Update: See Second answer below...
I might need to write a longer answer to this tomorrow...
As an initial answer:
- someone has already done a port of MvvmCross to Silverlight and the developers have suggested this might become available to the wider community
- the PCL version of MvvmCross should be quite straight-forward to port to WPF - although possibly not if older .Net Runtime versions are required
- as the chief dev of MvvmCross to date, I'm personally interested in supporting WPF - especially right now for my project http://github.com/slodge/BallControl which needs a desktop to run in (Windows Store is crippled - pah!)
- composite UIs are supported in MvvmCross - e.g. tabs, pivots, panoramas, splits, modal children, etc - but there's not much work been done yet on a full composite UI like often seen in Prism.
- I have seen people combine MvvmCross with other IoC frameworks, but (no work that I know of) has been done to date on combining MvvmCross with MEF (which is often used with Prism?)
If I were tackling this problem area, then I'd come at this:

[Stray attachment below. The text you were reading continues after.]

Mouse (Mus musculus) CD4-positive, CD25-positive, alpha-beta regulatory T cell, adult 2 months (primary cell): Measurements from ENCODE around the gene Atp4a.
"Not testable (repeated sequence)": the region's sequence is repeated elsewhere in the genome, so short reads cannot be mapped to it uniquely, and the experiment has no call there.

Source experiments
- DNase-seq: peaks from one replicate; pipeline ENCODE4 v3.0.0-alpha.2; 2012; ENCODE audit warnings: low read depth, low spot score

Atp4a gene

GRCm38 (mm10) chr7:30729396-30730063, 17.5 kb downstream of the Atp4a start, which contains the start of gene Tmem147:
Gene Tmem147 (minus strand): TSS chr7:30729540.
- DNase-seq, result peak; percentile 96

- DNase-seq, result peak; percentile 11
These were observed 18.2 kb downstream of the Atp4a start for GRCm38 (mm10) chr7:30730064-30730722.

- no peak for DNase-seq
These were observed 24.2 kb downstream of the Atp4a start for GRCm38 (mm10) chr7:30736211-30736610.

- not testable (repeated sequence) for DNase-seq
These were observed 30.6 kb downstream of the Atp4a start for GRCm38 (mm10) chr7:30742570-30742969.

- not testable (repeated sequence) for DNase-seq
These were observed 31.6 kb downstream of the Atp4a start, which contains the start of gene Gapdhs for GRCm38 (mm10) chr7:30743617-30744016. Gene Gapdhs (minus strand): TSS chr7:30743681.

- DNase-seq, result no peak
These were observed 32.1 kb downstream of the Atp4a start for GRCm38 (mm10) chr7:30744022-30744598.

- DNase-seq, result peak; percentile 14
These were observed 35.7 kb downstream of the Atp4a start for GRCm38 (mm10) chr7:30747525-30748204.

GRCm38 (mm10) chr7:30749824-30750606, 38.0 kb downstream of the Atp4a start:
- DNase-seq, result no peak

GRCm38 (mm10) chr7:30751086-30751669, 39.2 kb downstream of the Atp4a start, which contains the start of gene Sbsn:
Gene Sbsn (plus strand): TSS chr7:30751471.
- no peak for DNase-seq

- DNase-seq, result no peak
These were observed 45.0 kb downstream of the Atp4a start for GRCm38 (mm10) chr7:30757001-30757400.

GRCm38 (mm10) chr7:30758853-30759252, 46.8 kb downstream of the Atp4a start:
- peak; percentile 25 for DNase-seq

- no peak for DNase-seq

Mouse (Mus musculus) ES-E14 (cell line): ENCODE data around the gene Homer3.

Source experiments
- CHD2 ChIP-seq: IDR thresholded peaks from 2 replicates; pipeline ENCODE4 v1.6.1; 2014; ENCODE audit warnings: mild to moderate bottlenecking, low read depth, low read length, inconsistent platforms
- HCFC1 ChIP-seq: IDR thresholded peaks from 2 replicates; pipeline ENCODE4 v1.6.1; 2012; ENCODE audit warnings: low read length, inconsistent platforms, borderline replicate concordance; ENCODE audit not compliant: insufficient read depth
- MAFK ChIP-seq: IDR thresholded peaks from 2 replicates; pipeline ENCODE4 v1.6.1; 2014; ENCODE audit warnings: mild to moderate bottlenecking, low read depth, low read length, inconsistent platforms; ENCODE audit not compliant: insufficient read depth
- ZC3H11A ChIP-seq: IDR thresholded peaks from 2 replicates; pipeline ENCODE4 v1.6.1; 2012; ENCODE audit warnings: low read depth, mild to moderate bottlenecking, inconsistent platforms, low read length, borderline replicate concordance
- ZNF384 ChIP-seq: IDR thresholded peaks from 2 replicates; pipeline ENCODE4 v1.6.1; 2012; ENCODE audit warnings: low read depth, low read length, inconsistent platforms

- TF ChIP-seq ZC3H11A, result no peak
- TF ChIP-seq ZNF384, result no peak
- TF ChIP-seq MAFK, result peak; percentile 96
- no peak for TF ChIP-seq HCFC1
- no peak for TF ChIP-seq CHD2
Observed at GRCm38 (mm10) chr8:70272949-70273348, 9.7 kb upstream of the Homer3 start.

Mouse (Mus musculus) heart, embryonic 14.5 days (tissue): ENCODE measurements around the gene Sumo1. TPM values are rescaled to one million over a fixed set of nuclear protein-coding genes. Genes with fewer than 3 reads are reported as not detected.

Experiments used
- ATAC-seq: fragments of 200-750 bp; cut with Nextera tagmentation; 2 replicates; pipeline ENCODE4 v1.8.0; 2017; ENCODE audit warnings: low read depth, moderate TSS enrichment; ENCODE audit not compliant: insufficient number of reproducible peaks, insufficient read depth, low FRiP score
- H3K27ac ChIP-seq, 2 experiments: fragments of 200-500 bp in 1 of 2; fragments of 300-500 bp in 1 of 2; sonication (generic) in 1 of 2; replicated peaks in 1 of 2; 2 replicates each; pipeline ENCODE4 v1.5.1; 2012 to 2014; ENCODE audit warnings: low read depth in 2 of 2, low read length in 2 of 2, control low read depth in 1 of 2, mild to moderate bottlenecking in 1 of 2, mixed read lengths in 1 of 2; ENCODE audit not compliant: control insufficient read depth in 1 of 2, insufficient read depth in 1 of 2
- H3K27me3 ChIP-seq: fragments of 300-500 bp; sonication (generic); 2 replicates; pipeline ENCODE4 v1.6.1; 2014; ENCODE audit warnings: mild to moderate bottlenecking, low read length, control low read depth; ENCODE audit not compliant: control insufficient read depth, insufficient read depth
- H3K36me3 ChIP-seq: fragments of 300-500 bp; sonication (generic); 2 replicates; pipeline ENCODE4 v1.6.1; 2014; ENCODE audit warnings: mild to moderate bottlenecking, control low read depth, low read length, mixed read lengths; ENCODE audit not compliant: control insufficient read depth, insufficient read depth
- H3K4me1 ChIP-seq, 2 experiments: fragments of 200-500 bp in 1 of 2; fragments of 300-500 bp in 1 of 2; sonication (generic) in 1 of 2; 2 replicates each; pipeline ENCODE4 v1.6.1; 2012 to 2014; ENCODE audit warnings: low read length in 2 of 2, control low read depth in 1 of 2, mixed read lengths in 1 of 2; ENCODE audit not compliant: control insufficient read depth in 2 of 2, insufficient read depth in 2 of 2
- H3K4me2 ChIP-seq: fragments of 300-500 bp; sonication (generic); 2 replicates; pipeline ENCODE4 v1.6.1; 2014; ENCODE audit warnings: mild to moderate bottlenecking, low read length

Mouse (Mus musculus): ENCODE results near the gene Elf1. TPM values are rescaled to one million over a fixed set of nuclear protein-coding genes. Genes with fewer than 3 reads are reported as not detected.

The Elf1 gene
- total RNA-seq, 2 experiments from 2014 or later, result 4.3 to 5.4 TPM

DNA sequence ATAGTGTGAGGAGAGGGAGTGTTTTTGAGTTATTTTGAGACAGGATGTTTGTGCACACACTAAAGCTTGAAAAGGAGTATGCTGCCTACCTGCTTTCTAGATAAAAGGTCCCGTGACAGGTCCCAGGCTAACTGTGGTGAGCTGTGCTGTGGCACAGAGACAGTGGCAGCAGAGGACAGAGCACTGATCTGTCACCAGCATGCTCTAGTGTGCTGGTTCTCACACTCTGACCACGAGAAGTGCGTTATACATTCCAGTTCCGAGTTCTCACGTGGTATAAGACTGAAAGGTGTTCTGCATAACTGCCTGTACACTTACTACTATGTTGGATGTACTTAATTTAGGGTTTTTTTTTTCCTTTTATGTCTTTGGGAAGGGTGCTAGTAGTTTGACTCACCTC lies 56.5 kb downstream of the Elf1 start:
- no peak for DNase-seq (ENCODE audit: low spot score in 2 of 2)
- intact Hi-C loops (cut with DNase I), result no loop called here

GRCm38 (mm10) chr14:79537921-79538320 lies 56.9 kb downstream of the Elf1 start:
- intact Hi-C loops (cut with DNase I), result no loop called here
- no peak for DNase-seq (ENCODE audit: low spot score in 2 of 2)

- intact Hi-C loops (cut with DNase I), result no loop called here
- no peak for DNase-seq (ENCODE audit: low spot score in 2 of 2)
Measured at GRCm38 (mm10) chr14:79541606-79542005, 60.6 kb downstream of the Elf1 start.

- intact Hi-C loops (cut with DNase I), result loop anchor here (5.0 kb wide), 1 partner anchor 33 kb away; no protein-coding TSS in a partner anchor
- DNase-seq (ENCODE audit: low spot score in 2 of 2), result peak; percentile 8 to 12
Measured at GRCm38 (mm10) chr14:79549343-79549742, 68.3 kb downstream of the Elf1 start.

- Make sure we try to get a working app out first and foremost - the app matters more than the framework.
- For framework, I'd try porting the basic IoC setup across first and some simple navigation
- For the custom navigation (for displaying UIs in regions) I'd look at the role of the Presenter in MvvmCross - this is what I use in Tab examples, in iPad split view examples, etc to provide complex UI features.
- If this custom navigation isn't enough I'd look at how it might be changed/replaced/extended - my guess is that the genuine requirements for WPF/Prism will actually be quite similar to the genuine requirements for bigger iPad, Surface and Nexus tablet apps.
- I'd try to keep everything modular and optional so that small phone apps don't have to pull in big navigation processes that bigger apps might need. The downside of this might be lots of projects and DLLs!
- I'd also be open to this splitting into separate project(s) - much of the modern software world is ruled by small targetted apps rather than bigger, sprawling frameworks.
- Because I'm part time on Mvx, and this is your full time job, I'd definitely recommend you don't let Mvx hold you back!
My initial reaction is 'yes, I'd be really interested in working on this' - the downside (as above) is that I'm only spare time on mvx....
Here's the second answer...
There's a video of this in action - with some explanation at: http://youtu.be/pYkLxqpu_5E
This is obviously only a first step in Wpf support, but I suspect it is already going to satisfy quite a few use cases... Please feel free to fork the source tree and to extend or replace this first attempt. Also, if it doesn't work for you, then feel free to abandon it and try something else instead.
I will try to work on this more - but can't really prioritise it above paid work... but I am open to being paid to work on mvvmcross too :)